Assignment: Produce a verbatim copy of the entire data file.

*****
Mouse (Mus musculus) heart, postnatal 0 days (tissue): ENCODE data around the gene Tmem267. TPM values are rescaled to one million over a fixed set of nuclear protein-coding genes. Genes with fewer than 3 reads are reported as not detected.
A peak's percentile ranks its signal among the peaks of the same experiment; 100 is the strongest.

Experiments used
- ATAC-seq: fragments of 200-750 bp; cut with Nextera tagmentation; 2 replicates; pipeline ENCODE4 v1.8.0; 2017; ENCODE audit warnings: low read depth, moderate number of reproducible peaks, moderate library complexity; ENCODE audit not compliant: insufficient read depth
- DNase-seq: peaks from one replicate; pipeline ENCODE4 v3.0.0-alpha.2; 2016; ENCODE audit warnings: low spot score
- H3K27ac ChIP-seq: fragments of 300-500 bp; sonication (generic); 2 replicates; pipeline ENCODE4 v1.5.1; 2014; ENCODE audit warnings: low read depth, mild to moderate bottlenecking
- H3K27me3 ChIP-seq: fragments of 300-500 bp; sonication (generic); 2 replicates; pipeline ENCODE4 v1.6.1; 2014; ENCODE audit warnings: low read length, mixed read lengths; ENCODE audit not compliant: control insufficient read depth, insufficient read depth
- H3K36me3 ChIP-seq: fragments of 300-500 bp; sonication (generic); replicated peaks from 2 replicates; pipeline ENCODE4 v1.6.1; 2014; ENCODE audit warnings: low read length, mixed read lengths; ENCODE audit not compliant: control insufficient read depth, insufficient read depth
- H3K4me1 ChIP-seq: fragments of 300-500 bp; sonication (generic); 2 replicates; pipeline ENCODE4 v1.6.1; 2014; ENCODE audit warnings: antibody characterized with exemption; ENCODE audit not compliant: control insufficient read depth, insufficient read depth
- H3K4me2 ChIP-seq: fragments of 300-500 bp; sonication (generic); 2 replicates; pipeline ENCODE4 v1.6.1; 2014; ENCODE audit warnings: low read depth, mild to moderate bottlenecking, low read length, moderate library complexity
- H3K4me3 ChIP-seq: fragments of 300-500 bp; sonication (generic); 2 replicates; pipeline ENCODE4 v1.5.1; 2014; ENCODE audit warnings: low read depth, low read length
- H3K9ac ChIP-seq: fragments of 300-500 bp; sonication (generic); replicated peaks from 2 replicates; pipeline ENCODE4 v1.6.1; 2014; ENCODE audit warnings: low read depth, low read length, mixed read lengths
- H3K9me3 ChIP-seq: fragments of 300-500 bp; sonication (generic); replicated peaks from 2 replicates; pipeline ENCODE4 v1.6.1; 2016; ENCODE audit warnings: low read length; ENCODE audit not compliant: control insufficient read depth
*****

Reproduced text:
Mouse (Mus musculus) heart, postnatal 0 days (tissue): ENCODE data around the gene Tmem267. TPM values are rescaled to one million over a fixed set of nuclear protein-coding genes. Genes with fewer than 3 reads are reported as not detected.
A peak's percentile ranks its signal among the peaks of the same experiment; 100 is the strongest.

Experiments used
- ATAC-seq: fragments of 200-750 bp; cut with Nextera tagmentation; 2 replicates; pipeline ENCODE4 v1.8.0; 2017; ENCODE audit warnings: low read depth, moderate number of reproducible peaks, moderate library complexity; ENCODE audit not compliant: insufficient read depth
- DNase-seq: peaks from one replicate; pipeline ENCODE4 v3.0.0-alpha.2; 2016; ENCODE audit warnings: low spot score
- H3K27ac ChIP-seq: fragments of 300-500 bp; sonication (generic); 2 replicates; pipeline ENCODE4 v1.5.1; 2014; ENCODE audit warnings: low read depth, mild to moderate bottlenecking
- H3K27me3 ChIP-seq: fragments of 300-500 bp; sonication (generic); 2 replicates; pipeline ENCODE4 v1.6.1; 2014; ENCODE audit warnings: low read length, mixed read lengths; ENCODE audit not compliant: control insufficient read depth, insufficient read depth
- H3K36me3 ChIP-seq: fragments of 300-500 bp; sonication (generic); replicated peaks from 2 replicates; pipeline ENCODE4 v1.6.1; 2014; ENCODE audit warnings: low read length, mixed read lengths; ENCODE audit not compliant: control insufficient read depth, insufficient read depth
- H3K4me1 ChIP-seq: fragments of 300-500 bp; sonication (generic); 2 replicates; pipeline ENCODE4 v1.6.1; 2014; ENCODE audit warnings: antibody characterized with exemption; ENCODE audit not compliant: control insufficient read depth, insufficient read depth
- H3K4me2 ChIP-seq: fragments of 300-500 bp; sonication (generic); 2 replicates; pipeline ENCODE4 v1.6.1; 2014; ENCODE audit warnings: low read depth, mild to moderate bottlenecking, low read length, moderate library complexity
- H3K4me3 ChIP-seq: fragments of 300-500 bp; sonication (generic); 2 replicates; pipeline ENCODE4 v1.5.1; 2014; ENCODE audit warnings: low read depth, low read length
- H3K9ac ChIP-seq: fragments of 300-500 bp; sonication (generic); replicated peaks from 2 replicates; pipeline ENCODE4 v1.6.1; 2014; ENCODE audit warnings: low read depth, low read length, mixed read lengths
- H3K9me3 ChIP-seq: fragments of 300-500 bp; sonication (generic); replicated peaks from 2 replicates; pipeline ENCODE4 v1.6.1; 2016; ENCODE audit warnings: low read length; ENCODE audit not compliant: control insufficient read depth